Jack Chick

It was 10th grade history class.

“Hey,” said one of my classmates. “Do you want to see a site that’s funny that isn’t supposed to be funny?”

It was the website for Jack Chick publications, a breed of gospel tract that has been around for a long time. Unbeknownst to my classmate, I’d known of these tracts since childhood. The author—Jack Chick himself—is a recluse, and there are no official photos of him. His evangelical tracts are drawn in black and white, and often feature the subject of hell.

Jack Chick is very fundamentalist. He believes in the secret workings of the Illuminati, Roman Catholic manipulation of world events, New Age conspiracies, and the evils of Dungeons and Dragons. It’s no surprise that his tracts strongly impressed themselves upon my memory when I first read them. But let us rewind a bit.

When you’re a child you do not need to see something to believe it is real. Perhaps I should rephrase that: you do not need to see something to feel it is real. There are many things that I know to be real today, but have never seen, such as Brazil, or the inside of the consulting engineering firm that I most want to work for. At the same time, I do not feel an acute awareness that those things exist, and exist even at this very moment.

As a child, I found the idea of life after death very real and vivid, even more so than other things that were described to me. This is only natural, as I had existed for only a short time, but I am now quite used to being alive (indeed, I have difficulty imagining it any other way). I thought upon the subject very often.

When I was told about heaven and hell as a child, my mind produced a picture that I cannot wipe from my memory. It is the image of two roads, one leading to heaven, and the other to hell, or to destruction. The road to heaven is narrow, while the road to destruction is wide. These two roads were suspended in pitch-black space, leading off into the cold depths of eternity. There shone the whitest, brightest light from the narrow door to heaven, but it was pale and lacking in warmth. It had no quality to it other than the brightness, and it was difficult to see anything once you became engulfed by it. The way to hell was dark, with traces of crimson red.

The path to destruction branched off from the narrow, such that one would always need to keep balance while walking towards life.

the-narrow-road

It is not that I believed this image was accurate, or that such roads existed. It was the way I first imagined something that had been described in metaphorical terms. It represented an idea that was visceral for me. Although I have become quite settled into everyday life at this point, I reflect on these thoughts with some fear and existential dread.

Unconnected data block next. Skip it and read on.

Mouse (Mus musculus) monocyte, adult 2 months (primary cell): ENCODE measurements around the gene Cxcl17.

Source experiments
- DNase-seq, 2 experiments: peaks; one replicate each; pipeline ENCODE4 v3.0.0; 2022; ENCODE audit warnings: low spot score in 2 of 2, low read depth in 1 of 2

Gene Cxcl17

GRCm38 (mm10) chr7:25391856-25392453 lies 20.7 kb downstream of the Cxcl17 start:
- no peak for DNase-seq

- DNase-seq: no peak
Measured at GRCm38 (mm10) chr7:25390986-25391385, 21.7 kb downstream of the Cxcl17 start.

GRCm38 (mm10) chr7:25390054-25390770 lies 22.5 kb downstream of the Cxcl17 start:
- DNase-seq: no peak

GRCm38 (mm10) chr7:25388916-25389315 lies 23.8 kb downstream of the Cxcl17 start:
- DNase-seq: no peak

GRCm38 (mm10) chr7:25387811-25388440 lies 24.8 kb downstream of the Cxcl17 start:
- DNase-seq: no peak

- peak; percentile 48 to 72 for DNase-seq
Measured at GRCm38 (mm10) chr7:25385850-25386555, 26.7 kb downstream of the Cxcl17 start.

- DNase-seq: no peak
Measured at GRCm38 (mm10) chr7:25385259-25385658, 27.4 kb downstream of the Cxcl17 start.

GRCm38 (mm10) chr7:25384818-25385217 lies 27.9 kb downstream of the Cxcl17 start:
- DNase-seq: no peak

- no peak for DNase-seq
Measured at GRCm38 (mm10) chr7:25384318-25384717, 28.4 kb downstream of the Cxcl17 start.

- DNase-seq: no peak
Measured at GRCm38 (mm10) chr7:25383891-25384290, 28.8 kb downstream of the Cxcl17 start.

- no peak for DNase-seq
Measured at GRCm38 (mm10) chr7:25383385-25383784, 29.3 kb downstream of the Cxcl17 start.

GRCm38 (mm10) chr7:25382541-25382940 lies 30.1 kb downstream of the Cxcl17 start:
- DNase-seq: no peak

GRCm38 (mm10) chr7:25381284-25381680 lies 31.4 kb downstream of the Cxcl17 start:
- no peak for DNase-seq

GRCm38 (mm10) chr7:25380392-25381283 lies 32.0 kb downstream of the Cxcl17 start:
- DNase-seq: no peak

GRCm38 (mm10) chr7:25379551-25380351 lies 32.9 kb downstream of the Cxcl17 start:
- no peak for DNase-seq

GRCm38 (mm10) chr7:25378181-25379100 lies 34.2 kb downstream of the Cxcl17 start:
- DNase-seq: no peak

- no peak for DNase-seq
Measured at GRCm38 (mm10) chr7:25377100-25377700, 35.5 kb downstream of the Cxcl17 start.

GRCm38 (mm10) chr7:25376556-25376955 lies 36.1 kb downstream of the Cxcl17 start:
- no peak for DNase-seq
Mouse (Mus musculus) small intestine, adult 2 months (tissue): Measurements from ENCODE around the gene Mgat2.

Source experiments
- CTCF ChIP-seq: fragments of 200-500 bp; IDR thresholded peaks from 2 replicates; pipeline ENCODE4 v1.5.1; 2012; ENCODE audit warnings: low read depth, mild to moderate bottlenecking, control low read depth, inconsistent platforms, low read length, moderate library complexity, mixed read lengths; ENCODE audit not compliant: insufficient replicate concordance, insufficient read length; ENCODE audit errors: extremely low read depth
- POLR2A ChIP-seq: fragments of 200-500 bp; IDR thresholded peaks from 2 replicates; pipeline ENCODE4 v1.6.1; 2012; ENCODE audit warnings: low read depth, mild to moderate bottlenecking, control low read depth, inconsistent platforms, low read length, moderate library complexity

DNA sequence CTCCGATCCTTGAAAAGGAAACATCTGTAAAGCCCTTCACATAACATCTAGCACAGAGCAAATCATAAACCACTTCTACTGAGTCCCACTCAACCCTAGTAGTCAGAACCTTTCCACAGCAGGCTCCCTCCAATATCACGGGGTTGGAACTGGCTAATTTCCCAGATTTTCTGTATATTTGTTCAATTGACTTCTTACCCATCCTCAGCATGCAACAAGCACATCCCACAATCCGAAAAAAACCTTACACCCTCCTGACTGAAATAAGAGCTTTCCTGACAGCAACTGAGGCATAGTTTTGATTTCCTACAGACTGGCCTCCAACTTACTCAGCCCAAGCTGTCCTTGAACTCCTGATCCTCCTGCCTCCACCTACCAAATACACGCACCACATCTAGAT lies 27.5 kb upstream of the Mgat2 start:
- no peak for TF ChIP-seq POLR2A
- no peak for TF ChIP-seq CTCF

I did not get this idea (or this image) from Jack Chick, but it reminds me of him. This image makes me feel the same way as his comic-book gospel tracts did—with black and white depictions of heaven and hell, black and white concepts of how they would be, and the words God would say when you departed to either. It is the feeling of mystery having been replaced with something much colder, and finalities having been stripped of their purpose.

* * *

As we grow older, it seems we are increasingly willing to abandon particular thoughts that make our lives uncomfortable. We exchange dissonance for things that can be rationalized through experience, or lie comfortably beyond our capacity to understand. What we “know” is heavily influenced by how we feel about our experience, and it may be only later that the reasons—however sound they are—follow.

I can trace many concepts that have followed this route in my life. The reality of suffering in the third world, for instance, now diminishes quickly if I do not forcefully engage it. As a child, it seemed clear to me, and I often felt that I could accurately imagine myself living the lives of the desolate.

I have learned a great deal in my lifetime, but is there anything I have lost? Perhaps there is something to be gleaned from the way I once imagined the world, before my experience taught me how to regard what I have still never seen. I might even find something of worth in my ghostly image of the narrow road.

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3 Responses to “Jack Chick”

  1. “We exchange dissonance for things that can be rationalized through experience, or lie comfortably beyond our capacity to understand. What we “know” is heavily influenced by how we feel about our experience, and it may be only later that the reasons—however sound they are—follow.”

    Isn’t this called “learning”?

    I can’t believe it was YOU that I showed the Jack Chick tracts. What was your response? I don’t recall having any idea that it impacted you in a way I would never have guessed.

  2. Only some kinds of learning–I’m sure you never learned math this way. I also mean to suggest that we should regard our capacity to rationalize our feelings / experiences (or lack thereof) with some caution.

    I said something like “Oh, I know about those.”

    I’m not sure how much they had to do with the specific idea that I described in this post. I may have come up with this regardless, as I imagine things very literally when I first hear them. I even still try to imagine shoving a camel through the eye of a needle.

  3. “I even still try to imagine shoving a camel through the eye of a needle.”

    This reminds me of that game from Star Trek TNG that the crew got addicted to, where you put a disk into a funnel, and then two funnels and two disks appear, ad infinitum. I would suck at that game. I suck at basketball in real life, and my mind won’t let me sink one in imaginary space either.

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